“Sir, with due respect, I understand your situation. I am in deep trouble myself. I know the situation, sir. I wouldn’t have troubled you but then I am very helpless.” An exasperated Arun continued.
“Kya kaam hai?” An annoyed head constable. (What do you want?)
“I had reported about my missing mother during the floods. I came to you few months ago. Meanwhile, I called your office too but got no response. So, I came again to know, if you found any details?”
“Look at you young man! Look around! Lakhs of people died. Thousands lost. You know the statistics.” Replied the head constable.
“I know, sir I know! I can very well understand. I had given all the details of her, sir along with pictures. So, if you got any trace. Even a small hint will do. I have got some more posters this time.” Arun pursued as he hurriedly put the posters in front of him.
“Been so many months young man! We have found many dead bodies in the meantime.” The head constable responded.
“SIR!!!!!!!” Arun banged on the table and his voice choked right away.
“Peace son peace!” The head constable.
Arun collected his documents and posters and left the station.
“Hello Bua!” Arun’s yelping voice required no extra recognition.
“What happened? What happened? Are you ok?” A concerned Rajni verified.
“The officials aren’t helpful. I am so distraught.” Arun.
“You have to be determined Arun. I am there for you. You cannot breakdown. Remember what your mother used to call you? Collect yourself. Just don’t worry.” an upset Rajni asked.
“Yes, she called me a tiger. I am a tiger bua, I am a tiger. Tigers don’t get defeated.” Teary eyed Arun somehow collected his strength.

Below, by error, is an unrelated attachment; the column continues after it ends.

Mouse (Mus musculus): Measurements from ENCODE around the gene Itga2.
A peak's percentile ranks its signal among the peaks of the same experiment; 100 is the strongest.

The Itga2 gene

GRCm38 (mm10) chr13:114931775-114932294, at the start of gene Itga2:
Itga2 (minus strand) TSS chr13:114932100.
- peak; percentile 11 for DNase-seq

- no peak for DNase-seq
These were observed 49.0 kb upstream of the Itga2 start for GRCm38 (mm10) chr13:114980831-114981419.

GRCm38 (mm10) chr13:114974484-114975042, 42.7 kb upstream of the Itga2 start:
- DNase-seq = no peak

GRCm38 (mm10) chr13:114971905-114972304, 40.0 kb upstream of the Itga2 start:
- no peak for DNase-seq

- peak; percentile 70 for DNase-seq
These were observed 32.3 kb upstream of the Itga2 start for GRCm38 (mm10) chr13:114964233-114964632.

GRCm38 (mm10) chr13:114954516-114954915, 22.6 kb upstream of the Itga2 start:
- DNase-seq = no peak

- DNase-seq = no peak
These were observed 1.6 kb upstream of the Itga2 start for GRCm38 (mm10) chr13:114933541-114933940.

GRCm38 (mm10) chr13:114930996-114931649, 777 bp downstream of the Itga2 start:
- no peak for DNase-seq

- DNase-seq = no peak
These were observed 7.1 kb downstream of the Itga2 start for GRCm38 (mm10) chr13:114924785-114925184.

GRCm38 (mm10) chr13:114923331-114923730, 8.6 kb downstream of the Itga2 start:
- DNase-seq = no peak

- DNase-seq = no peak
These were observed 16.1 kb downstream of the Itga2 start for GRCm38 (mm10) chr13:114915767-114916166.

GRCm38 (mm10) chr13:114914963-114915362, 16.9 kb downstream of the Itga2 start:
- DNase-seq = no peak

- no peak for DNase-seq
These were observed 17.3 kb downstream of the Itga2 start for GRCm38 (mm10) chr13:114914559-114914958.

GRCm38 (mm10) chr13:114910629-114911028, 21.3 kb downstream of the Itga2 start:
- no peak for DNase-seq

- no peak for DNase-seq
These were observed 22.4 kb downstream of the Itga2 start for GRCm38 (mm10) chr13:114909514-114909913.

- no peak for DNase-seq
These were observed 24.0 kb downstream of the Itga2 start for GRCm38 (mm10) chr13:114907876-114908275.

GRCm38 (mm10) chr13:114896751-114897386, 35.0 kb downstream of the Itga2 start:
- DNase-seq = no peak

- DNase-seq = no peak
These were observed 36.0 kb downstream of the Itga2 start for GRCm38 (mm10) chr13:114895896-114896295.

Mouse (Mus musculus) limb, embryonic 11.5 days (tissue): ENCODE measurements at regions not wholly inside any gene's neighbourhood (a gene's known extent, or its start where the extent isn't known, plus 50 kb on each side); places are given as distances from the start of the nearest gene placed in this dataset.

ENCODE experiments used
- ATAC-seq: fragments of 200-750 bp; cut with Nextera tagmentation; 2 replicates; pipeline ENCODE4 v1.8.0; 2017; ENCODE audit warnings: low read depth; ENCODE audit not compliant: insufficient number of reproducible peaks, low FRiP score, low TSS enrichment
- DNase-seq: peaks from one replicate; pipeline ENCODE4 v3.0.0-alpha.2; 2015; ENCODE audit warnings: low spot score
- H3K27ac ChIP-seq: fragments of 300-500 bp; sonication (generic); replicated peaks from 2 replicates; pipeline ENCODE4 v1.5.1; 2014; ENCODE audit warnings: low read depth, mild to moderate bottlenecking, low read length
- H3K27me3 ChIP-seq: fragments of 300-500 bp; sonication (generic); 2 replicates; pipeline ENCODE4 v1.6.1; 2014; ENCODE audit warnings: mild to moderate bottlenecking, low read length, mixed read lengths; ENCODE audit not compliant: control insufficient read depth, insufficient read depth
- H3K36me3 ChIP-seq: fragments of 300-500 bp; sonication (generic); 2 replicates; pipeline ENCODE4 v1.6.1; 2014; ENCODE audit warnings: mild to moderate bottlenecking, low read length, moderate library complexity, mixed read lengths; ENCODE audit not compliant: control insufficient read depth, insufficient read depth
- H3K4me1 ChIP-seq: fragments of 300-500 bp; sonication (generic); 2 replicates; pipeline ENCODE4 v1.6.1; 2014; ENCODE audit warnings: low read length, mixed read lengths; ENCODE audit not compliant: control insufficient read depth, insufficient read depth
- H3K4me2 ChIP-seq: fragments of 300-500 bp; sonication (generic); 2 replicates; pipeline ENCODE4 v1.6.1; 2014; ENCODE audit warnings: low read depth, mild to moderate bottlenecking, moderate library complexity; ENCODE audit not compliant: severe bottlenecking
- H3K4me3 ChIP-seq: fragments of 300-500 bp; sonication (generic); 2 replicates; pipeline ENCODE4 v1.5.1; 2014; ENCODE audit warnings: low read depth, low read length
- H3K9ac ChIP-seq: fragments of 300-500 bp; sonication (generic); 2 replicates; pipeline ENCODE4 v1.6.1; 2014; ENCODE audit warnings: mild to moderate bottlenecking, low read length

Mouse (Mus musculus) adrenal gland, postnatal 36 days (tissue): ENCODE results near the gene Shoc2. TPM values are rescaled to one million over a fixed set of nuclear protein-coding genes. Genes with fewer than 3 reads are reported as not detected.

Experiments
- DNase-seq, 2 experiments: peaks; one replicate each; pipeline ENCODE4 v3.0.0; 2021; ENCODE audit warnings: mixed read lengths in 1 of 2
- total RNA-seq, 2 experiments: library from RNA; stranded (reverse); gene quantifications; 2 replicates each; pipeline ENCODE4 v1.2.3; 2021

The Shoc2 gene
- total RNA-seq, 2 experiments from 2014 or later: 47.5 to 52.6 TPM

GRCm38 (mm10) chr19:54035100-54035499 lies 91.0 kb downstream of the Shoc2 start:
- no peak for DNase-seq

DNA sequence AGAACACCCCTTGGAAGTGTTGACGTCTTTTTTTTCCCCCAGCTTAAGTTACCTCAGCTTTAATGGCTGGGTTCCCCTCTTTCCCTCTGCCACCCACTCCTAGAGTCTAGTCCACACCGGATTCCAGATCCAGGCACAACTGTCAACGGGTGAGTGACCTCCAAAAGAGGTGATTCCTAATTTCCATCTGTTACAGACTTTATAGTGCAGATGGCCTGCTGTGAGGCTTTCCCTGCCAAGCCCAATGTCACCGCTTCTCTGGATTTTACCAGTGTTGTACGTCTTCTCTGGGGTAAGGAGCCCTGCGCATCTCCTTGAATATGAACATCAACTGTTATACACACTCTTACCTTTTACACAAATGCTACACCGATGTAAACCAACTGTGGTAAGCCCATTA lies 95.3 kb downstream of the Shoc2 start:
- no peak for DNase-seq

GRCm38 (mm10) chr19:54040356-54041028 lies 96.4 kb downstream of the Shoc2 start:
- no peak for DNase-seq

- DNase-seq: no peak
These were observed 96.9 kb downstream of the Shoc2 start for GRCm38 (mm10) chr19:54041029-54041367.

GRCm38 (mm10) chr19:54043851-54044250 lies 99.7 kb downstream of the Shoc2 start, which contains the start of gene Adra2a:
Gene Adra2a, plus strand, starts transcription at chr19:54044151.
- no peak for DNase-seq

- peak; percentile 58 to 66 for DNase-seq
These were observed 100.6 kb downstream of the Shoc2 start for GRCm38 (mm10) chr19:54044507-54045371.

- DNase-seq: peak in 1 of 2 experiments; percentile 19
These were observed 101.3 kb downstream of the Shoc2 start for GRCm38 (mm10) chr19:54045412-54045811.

“I know, you will come back with good news.” Rajni.
“I will, I will.” Arun replied.
“I know, you haven’t put a grain of rice in your stomach. Do tigers fight like that? If your mother comes to know what will happen then? Eat without fail ok?” Rajni.
“My mother will see me in pink of my health. I will eat.” Arun.
“Arun, take care of yourself. Remember, your father is waiting. I might be leaving for my home next week, your cousins are calling me back. Goodnight.” Rajni.
“Ok Bua. I will come soon. Goodnight.” Arun.
After having his meal, Arun managed a place in a nearby lodge which he shared with another person. The night went all sleepless for him as he kept on planning for the next day. This time, he was determined that he will not take any help from the officials but rather, search on his own.
With breaking of the dawn, Arun carried his backpack with a map in hand. He spoke to all people and noted down all the densely spots in the region of Rambada. There began his poster campaign – pasting the posters on the walls, speaking to people, showing the pictures – doing every activity to find the lost mother.
“Uncle, shall I paste few posters at your shop. A lot of people come to yours I see.” Arun requested Dayalji.
“Of course. In some way, if this activity can help you.” Dayalji.
“Thank you so much!” Arun gestured his courtesy.
“Sigh! So many people come every day here to either search for someone or collect the dead bodies. Whom have you come for?” Dayalji.
“My mother sir. Just look at the picture. May be you have seen her somewhere.” Arun’s doomed smile spoke a lot in his answer.
“Oh I see! I am too old son. These days I can’t see properly. But, I will definitely check once.” Dayalji.
Arun’s hopeful eyes glued to the picture. Dayalji walked with his stick towards the poster, adjusted his spectacles and looked at the picture.
Phurki passed by the shop while Arun was busy pasting the posters. She continued to walk through the nearby partially maintained paddocks.